Unlike the European immigrants who landed on the East coast, often fleeing religious persecution, the immigrants from Asia came for new opportunities and to realize the American dream “I’ll break the mold and make my mark”. While the immigrants from Europe encountered discrimination along the lines of poverty, new immigrants from Asia also had to deal with racial prejudice.
This musical tells a universal tale of people leaving their homeland for any number of reasons and then search to find a life and make a home in the new land. The musical speaks of such adventures of four men, Charlie (Hansel Tan), Fred (Sean Fenton), Frank (Phil Wong), and Henry (James Seol). These are four incredibly talented actors who deliver a stunning performance of riveting dances and engaging lyrics as they talk about their experiences; weaving in significant historical events like devastating San Francisco earthquake, US Government call to join the military in world war II, racial bias and Government denial to grant citizenship, even to war veterans. These men also have obligations back home and from time to time experience the guilt and shame of not rising up to expectations; for instance, when they fail to send money home in a timely manner. Search for a life partner often raises questions about areas where immigrants are tied to known customs and traditions and where these collude in their simultaneous quest to embrace the modern ways of new homeland.
Gradually, these young men in Henry Kiyama’s comic strip mature and make a life in their new homeland. They each in their own way, embraces and blends the old and the new. Whilst they began with sweeping floors and making sacrifices, they learn that not only they can enjoy the fruits of their hard work but their new homeland requires them to be engaged members in the community; standing up for and demanding their rights. They sing with satisfaction, “I know I have something remarkable to share with the world”. We also learn that motherland is never forgotten, as we hear them sing with longing, “Kurusato”.
Great kudos to Leslie Martinson for brilliant directing and casting. Four male actors are joined by Rinabeth Apostol, Kerry K Carnahan, Catherine Gloria and Lindsay Hirata who play a variety of male and female roles with aplomb. Also great kudos for superb use of props and stage to Marcy Victoria Reed and Christina Larson.
As the founding director of Theatreworks, Robert Kelley has announced his retirement after 50 years of dedicated stewardship, we must acknowledge the incredibly bold and perception changing performances that have been brought to stage under his helm. Such an incredibly warm influence to counter the current cold reality of increasingly anti-global, anti-immigrant, anti-environment, anti-diversity vibes coming from Washington D.C. True to Theatreworks’ core values, these phenomenal productions are not only fabulously entertaining, they also gently guide us to learn and be better informed, to embrace diversity and to shift our point of view to one that is more global and more inclusive.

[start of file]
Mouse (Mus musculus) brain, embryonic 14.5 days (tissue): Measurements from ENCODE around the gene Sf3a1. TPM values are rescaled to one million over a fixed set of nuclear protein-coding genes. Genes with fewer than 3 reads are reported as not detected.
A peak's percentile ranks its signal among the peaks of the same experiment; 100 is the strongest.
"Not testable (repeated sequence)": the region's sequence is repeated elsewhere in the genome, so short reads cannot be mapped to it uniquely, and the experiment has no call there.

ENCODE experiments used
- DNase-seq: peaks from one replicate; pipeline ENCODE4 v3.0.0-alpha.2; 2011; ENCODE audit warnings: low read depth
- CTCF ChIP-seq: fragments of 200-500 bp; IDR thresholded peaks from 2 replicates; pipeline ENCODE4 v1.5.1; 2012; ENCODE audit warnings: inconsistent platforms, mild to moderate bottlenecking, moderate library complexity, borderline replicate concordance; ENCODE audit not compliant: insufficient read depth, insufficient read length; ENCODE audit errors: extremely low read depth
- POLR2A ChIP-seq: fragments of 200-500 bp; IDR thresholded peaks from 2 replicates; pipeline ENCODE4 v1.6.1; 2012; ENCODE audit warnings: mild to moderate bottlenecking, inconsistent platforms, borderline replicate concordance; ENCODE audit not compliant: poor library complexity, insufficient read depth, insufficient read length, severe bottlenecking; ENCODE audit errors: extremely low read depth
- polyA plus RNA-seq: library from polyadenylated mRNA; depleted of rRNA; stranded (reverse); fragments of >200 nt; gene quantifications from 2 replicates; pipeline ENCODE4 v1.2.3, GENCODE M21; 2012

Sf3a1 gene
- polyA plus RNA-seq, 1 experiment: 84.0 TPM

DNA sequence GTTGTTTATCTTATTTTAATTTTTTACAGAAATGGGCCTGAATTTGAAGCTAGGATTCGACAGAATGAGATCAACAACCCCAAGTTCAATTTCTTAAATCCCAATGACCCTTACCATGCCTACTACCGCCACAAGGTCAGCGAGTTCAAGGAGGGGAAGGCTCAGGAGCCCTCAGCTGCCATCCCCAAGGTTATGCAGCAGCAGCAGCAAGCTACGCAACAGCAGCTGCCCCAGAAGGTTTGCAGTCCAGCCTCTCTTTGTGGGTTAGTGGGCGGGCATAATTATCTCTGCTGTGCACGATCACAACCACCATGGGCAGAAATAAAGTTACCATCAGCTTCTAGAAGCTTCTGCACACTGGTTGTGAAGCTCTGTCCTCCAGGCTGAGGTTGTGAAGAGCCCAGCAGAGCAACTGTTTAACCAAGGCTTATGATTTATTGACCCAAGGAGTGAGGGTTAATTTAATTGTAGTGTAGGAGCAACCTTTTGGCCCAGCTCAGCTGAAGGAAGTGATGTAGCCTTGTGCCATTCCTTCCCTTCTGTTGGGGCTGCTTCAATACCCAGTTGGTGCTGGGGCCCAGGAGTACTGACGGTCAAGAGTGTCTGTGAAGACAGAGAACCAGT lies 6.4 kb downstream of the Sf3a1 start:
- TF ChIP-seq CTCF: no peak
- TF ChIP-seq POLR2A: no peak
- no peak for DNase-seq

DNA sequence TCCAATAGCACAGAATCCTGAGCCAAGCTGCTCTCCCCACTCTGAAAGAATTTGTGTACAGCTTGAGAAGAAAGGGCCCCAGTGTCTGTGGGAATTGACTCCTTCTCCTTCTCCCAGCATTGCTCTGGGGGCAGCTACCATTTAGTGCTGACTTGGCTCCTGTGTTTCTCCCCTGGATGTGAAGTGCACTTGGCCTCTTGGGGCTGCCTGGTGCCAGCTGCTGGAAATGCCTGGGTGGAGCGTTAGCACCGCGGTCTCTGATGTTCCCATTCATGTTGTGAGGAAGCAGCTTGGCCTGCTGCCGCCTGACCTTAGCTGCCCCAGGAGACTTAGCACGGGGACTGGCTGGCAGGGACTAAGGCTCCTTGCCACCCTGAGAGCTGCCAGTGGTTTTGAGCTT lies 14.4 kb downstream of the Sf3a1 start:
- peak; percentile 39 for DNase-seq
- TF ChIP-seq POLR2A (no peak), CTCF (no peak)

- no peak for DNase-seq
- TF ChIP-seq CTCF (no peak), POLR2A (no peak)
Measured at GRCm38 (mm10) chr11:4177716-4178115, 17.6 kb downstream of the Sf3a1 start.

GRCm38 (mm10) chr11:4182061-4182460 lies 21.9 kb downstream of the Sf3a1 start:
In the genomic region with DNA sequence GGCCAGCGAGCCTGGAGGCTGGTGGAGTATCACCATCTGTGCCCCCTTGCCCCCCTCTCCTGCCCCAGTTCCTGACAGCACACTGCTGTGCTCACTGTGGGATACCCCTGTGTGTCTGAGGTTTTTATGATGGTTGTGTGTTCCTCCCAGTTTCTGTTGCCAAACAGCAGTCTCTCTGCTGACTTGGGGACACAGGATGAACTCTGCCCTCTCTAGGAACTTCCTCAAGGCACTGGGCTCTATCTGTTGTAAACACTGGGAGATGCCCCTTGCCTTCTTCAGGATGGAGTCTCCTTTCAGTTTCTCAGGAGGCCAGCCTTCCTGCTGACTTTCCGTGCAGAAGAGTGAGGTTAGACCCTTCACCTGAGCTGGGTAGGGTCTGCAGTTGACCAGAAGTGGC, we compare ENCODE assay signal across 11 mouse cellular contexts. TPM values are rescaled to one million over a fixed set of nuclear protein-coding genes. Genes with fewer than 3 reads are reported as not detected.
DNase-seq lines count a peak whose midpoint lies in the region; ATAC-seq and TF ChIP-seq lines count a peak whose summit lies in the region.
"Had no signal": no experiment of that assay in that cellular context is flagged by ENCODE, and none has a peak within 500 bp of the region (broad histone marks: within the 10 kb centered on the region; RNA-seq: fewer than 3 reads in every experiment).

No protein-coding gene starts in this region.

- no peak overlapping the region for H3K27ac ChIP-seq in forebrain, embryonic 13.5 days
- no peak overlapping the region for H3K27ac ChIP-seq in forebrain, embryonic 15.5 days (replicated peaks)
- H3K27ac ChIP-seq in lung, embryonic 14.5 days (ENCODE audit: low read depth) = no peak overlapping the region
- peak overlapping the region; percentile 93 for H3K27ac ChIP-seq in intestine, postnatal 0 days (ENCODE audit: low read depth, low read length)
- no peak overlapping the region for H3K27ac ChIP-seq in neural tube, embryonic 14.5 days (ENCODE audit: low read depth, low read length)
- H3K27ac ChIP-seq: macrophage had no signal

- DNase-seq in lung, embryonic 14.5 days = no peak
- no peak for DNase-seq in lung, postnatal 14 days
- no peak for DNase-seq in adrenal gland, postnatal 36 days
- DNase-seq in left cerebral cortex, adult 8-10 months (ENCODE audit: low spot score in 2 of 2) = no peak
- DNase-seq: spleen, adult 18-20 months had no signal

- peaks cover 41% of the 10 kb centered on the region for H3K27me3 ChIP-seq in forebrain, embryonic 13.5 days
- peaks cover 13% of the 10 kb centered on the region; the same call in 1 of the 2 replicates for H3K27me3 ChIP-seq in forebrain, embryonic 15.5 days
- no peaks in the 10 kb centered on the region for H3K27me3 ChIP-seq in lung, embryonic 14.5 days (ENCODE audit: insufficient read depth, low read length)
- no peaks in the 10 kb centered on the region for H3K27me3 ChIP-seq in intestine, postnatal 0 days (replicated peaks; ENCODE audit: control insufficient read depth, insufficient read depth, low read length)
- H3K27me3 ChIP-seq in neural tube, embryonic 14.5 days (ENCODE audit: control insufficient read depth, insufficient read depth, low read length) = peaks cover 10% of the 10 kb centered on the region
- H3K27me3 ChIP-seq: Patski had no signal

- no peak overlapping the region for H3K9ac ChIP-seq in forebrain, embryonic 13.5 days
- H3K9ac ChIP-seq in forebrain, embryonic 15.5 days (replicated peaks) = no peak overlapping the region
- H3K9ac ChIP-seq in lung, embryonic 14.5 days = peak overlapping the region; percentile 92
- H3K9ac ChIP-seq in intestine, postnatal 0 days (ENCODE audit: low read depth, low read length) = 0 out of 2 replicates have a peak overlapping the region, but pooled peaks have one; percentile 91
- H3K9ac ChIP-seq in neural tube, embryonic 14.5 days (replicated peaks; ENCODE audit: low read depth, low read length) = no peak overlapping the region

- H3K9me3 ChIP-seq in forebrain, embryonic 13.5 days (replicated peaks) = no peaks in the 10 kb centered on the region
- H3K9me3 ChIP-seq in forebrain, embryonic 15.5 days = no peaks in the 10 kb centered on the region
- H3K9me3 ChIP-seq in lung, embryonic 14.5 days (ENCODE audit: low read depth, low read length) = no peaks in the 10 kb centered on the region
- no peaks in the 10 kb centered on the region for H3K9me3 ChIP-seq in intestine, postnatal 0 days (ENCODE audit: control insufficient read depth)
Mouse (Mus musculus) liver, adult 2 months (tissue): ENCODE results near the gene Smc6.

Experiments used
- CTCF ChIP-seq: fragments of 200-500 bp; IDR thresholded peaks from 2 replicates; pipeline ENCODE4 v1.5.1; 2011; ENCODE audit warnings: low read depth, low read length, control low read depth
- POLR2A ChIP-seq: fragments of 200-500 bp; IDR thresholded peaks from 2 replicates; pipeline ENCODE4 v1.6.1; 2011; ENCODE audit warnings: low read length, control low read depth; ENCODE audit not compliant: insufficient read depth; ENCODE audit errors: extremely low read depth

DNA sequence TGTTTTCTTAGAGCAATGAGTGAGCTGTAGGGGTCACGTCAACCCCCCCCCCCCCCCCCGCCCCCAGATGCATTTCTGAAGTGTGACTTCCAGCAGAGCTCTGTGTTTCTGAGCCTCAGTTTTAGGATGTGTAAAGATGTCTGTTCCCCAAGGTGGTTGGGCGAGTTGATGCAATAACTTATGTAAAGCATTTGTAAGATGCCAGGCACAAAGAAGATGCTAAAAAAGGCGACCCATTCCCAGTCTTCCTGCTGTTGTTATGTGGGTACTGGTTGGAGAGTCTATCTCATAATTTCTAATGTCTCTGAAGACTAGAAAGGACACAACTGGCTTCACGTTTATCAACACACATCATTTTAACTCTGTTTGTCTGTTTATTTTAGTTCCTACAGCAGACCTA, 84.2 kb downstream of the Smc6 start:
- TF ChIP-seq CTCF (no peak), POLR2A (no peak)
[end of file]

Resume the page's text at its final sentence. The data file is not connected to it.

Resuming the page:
For this theater season, I am selecting, “The Four Immigrants” running at www.theatreworks.org till August 6, 2017 a must-watch-play of this theater season. In true spirit of Silicon Valley where the production took shape, it is extremely innovative, highly entertaining, solidly engaging and brilliantly done.
Posted by Darshana V. Nadkarni, Ph.D. in Hindi - Bollywood Movie Reviews-- Play Reviews-- NAATAK-- Poems-- Event Reports, Play Reviews on July 11, 2017
Toba Tek Singh is yet another example of NAATAK company’s efforts to bring bold and audacious plays in Indian languages or with Indian theme, on stage. Very special credits for this amazing production go to brilliant director Sujit Saraf who adapted the original story for stage, to brilliant producer who wears multiple hats, Soumya Agastya and to brilliant music director, Nachiketa Yakkundi. Based off of the original story written by Saadat Hasan Manto, Toba Tek Singh focuses on exchange of inmates in a Lahore asylum, after the partition of India and Pakistan in 1947. The ensuing conflict between India and Pakistan displaced nearly 15 million people and nearly 1 million people died during the migration, leaving behind a bloody legacy. The story of Toba Tek Singh is not only a powerful satire on the events that transpired in the aftermath of the violent division but when observed through the eyes of a madman, one can’t help but feel that he was the only sane person questioning the ridiculousness of the entire situation, in a sea of complete and utter lunacy.